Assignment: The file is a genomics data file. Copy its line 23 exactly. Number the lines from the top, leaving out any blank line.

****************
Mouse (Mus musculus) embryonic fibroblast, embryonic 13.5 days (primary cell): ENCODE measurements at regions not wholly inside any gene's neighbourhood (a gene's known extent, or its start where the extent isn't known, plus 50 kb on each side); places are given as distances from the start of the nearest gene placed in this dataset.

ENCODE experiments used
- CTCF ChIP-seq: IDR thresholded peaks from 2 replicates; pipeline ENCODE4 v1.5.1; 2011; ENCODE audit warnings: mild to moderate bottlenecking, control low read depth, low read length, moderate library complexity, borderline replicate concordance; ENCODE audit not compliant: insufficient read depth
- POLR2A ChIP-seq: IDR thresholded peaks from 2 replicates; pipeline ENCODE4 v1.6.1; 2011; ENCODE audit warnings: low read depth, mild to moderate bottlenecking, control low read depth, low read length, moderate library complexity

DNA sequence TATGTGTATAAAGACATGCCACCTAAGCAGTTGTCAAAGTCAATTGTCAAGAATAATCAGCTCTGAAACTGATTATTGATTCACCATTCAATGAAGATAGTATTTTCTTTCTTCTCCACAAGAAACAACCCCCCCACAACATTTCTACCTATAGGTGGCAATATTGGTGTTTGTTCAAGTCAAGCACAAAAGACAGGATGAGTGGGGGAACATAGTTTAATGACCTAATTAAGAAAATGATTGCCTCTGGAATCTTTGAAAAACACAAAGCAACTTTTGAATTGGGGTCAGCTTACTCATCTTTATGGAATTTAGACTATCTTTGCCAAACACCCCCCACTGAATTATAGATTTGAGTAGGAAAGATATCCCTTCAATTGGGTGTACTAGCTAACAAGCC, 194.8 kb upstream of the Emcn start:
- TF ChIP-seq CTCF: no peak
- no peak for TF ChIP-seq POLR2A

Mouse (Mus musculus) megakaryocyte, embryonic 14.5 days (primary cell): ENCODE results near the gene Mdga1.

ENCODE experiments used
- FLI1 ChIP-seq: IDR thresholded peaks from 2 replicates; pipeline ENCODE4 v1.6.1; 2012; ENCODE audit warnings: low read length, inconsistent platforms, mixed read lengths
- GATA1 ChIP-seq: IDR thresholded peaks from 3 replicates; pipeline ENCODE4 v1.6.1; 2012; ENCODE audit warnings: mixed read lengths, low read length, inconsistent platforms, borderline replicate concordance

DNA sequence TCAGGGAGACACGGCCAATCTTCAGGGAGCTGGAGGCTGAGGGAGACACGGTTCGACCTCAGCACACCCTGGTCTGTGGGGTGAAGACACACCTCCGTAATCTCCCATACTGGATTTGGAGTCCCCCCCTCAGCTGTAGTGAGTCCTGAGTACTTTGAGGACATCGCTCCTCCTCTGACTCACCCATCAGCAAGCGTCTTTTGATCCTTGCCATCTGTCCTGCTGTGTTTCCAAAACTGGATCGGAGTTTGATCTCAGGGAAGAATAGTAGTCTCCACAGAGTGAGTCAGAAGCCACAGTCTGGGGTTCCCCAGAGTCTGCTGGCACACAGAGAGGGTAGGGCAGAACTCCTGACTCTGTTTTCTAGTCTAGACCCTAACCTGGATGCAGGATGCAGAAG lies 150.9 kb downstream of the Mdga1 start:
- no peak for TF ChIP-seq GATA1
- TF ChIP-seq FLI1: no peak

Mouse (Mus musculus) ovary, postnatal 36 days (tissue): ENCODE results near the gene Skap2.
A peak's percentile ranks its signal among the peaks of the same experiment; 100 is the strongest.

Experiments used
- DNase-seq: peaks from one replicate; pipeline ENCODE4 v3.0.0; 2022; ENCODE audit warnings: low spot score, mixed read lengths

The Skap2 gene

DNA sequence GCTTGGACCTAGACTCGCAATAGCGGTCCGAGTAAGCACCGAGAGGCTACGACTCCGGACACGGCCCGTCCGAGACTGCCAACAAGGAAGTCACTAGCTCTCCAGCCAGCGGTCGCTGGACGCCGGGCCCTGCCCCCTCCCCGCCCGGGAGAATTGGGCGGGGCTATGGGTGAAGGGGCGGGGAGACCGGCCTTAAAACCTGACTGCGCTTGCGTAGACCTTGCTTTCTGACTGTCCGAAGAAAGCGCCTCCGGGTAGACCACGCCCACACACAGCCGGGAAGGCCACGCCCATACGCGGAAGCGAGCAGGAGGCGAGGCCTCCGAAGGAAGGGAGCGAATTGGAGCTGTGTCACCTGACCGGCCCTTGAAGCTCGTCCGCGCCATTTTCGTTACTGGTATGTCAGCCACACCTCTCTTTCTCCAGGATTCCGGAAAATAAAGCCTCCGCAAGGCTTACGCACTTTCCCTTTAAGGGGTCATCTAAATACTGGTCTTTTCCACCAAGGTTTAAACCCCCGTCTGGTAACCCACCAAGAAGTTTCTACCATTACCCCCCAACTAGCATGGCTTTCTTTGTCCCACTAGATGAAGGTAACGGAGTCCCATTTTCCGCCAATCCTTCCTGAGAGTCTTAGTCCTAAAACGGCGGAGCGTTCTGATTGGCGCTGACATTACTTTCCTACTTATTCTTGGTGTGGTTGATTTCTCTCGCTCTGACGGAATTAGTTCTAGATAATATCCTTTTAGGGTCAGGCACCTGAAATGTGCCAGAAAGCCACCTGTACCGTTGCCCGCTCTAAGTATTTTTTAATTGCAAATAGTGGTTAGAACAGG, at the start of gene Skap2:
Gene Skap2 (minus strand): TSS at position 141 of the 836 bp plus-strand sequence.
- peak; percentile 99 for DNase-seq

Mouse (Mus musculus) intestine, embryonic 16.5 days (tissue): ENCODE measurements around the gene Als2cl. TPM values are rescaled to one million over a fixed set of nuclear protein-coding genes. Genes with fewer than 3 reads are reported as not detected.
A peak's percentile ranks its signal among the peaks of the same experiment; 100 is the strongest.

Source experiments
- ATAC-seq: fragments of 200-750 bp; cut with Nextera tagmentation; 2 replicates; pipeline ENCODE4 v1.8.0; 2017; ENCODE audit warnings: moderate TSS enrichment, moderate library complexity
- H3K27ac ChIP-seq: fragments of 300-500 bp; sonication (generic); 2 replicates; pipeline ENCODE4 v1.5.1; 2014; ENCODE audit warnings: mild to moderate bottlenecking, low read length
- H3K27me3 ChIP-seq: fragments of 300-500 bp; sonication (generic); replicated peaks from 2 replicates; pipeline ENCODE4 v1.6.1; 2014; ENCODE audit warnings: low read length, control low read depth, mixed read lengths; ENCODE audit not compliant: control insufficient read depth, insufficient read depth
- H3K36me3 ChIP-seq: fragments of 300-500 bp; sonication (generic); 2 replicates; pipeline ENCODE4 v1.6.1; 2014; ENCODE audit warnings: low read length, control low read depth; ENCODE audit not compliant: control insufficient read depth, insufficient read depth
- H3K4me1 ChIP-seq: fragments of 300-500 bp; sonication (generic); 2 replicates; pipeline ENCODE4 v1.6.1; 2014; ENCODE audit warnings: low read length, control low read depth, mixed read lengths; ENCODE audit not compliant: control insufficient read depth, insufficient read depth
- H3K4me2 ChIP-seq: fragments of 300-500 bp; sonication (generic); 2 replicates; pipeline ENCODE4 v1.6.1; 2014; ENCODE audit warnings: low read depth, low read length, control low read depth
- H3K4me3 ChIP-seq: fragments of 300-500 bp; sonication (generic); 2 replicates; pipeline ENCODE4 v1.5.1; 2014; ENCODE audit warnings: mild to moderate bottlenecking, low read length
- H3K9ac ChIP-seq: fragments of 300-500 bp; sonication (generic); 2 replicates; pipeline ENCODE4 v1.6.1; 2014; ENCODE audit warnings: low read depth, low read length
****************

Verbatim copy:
Mouse (Mus musculus) intestine, embryonic 16.5 days (tissue): ENCODE measurements around the gene Als2cl. TPM values are rescaled to one million over a fixed set of nuclear protein-coding genes. Genes with fewer than 3 reads are reported as not detected.